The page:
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Moist Frunk Syndrome. 🙁

You might want to see your doctor about that.

That’s the way it’s supposed to be if you’re treating here right 😉

What’s even more interesting is the secret compartment in the boot. In the i3 BEV, there’s quite a sizeable bin that stores the tools and tire sealant where the REx engine should be.

That’s what I saw in one video, perhaps you should show it, Tom, I hardly heard anything of it.

Good idea but…

1. Those examples are WAY too big to fit in the i3’s frunk.

2. Those boxes are not waterproof either. They have handles on both ends that snap down, but the sides aren’t sealed well. If they put a gasket and handles around the entire box, it would be better. (We keep our Christmas ornaments and decorations in one, so I know they’re not waterproof.)

Only BMW drivers would find this acceptable… It’s not like you store your EVSE in there or something…

It seems like a little more rubber on the hood and this whole issue would be solved. Such a shame they obviously never *really* tested this with leaves and water so easily getting into it.

That’s what I was thinking… or some foam. It wouldn’t have added any weight.

Note the i8 also has a trash receptacle in the hood. And it has no cover over it at all.

Does the frunk at least have a drain hole? Your first picture looks like spray was getting in there. What if an i3 owner drives during a very rainy spring and summer?

I think the answer is a new box with a sealed lid.
Our company is working on such a solution, and hope to have a prototype out within two weeks.

All aluminum(6061-T6), powder coated, hinged top, water resistant.

Six bolts to remove the old plastic, flimsy and leaking original. Five minutes max.

You’ll be able to store your JESLA portable charge cable and a JLong extension cord in a dedicated compartment, plus the original tow hook.

Of course, a light needs to go up there! What features would you like to see?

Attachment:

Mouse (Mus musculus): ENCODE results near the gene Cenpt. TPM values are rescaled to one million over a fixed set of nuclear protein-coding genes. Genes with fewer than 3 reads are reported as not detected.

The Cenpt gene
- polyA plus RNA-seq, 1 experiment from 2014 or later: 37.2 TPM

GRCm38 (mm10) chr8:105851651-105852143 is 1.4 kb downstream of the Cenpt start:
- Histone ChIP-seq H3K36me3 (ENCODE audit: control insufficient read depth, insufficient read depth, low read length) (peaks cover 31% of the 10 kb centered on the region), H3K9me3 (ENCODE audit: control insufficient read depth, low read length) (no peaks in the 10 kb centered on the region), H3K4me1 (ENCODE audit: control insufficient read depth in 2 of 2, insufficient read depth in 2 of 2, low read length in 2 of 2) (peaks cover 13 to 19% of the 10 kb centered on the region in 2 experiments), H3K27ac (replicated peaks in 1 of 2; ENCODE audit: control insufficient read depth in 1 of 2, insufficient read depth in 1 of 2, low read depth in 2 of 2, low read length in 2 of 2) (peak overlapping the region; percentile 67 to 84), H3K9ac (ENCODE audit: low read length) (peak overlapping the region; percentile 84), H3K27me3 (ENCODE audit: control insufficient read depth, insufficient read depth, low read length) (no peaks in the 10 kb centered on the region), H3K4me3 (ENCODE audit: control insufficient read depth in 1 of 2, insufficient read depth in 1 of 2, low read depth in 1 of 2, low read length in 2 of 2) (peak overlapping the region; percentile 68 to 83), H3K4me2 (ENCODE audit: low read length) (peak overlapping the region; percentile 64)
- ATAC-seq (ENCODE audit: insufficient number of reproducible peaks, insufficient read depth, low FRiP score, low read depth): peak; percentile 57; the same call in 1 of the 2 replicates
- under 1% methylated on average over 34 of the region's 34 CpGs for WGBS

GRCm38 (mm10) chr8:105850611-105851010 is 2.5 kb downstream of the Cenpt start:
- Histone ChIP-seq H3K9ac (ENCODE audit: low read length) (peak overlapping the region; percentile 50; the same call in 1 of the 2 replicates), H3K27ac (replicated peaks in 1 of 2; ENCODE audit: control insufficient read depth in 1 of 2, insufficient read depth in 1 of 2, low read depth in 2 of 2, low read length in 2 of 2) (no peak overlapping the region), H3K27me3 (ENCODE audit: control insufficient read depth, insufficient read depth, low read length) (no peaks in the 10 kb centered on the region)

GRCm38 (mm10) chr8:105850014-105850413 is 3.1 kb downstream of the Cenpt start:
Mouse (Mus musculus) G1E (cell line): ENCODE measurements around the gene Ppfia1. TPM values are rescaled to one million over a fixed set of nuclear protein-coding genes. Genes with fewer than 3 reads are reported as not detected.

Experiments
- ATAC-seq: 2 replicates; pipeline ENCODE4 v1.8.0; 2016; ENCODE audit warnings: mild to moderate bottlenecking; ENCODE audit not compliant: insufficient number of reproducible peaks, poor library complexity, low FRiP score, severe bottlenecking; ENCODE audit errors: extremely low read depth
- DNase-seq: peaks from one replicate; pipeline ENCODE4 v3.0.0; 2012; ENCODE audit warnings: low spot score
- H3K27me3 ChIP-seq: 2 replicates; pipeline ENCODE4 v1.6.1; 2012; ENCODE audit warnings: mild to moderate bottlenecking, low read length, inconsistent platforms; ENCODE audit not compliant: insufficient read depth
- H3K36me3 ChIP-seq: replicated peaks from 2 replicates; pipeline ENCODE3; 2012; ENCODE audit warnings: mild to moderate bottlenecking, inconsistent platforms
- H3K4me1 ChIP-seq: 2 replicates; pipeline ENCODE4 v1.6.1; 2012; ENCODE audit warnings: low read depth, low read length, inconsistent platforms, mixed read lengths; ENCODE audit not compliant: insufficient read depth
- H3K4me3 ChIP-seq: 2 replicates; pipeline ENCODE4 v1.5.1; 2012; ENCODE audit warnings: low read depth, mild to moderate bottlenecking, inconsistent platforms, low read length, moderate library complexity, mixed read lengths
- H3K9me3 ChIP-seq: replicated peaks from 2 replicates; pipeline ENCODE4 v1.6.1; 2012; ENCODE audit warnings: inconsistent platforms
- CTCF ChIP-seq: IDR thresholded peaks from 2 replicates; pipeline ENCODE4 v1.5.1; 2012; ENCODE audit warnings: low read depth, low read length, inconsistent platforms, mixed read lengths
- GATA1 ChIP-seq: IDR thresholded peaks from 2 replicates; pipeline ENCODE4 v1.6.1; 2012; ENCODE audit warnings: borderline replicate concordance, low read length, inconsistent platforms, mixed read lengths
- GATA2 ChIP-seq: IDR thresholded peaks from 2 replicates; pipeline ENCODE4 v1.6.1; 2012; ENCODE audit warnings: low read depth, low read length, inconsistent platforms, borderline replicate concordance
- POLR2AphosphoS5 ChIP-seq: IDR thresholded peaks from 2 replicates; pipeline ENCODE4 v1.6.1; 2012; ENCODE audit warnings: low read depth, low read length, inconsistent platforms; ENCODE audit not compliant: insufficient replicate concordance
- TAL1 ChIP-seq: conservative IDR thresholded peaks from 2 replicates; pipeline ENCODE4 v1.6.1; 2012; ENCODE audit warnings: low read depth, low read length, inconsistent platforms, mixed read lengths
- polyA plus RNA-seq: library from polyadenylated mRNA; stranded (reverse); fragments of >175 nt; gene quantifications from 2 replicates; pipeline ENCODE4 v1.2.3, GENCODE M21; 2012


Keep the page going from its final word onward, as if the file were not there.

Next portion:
Will it be called the Jbox or Jfrunk?

ToTo Box

Tony, The Answer in My View, is.., Buy A different Car .

Will the box be designed to collapse in case of an accident, since it is in the crumple zone?

I think BMW didn’t actually want people to use their Frunk on purpose, so what people stored in the i3 Frunk wouldn’t become an issue in a collision. Fewer variables for them to calculate.

Everything collapses in a collision!

No, we won’t be crash testing BMW i3s to find out how much.

One thing that needs to be said over and over is:

DON’T STORE GASOLINE IN THE FRUNK!!! That could be suicide in the making.

You know someone will do it or is already doing it.


Yep. An entire thread on how to store gas there. Idiots.

Well, if BMW put in a decent sized fuel tank this wouldn’t be necessary.

I originally praised the i3, but the more I learn the less I like. I can’t remember a car that combines clever and stupid in such a silly way. Imagine having a covered storage area that collects garbage and dirty water. What were they thinking?

Tony, if everything really did collapse the same in a collision, there would be no such thing as engineered crumple zones. I do like the idea of aftermarket parts that improve the i3, and a waterproof frunk is a great idea. So please take my comments as the positive constructive input that they are intended to be. The feature I’m requesting is a very safe waterproof frunk. If it isn’t engineered to crumple, the parts that are engineered to crumple will crumple, and this box might or might not crumple. That could end up with this box intruding into BMW’s “LifeDrive Passenger Cell”, intruding into lower leg space and/or displacing the dash. Neither of which would improve the safety rating (enough said). Since I don’t know exactly what you are building, I’m going to speculate wildly. So take the next bit as purely an exercise in speculative analysis. I picture something over-engineered, like 0.16 plate 6061-T6 Alcoa with a Brinell hardness of 95. T6 hardening is pretty strong stuff, especially along the x-axis, which is why bicycle frames are made with T6. Forces into the face of the plate can easily bend it, but this material is very strong against… Read more »

I do appreciate your comments, and I had to snicker a bit here:

>>>0.16 plate 6061-T6 Alcoa with a Brinell hardness of 95 <<<<

That might be more rigid than the WHOLE car!!! I mentioned 6061-T6, because I have some. We would not attempt to bend hardened product (I was just planning to MIG weld that 6061) and the production piece would likely be 5052, bent in a "break".

I ultimately just used cardboard to mock it up. Simple. Now, for some computer time, and we will cut metal tomorrow.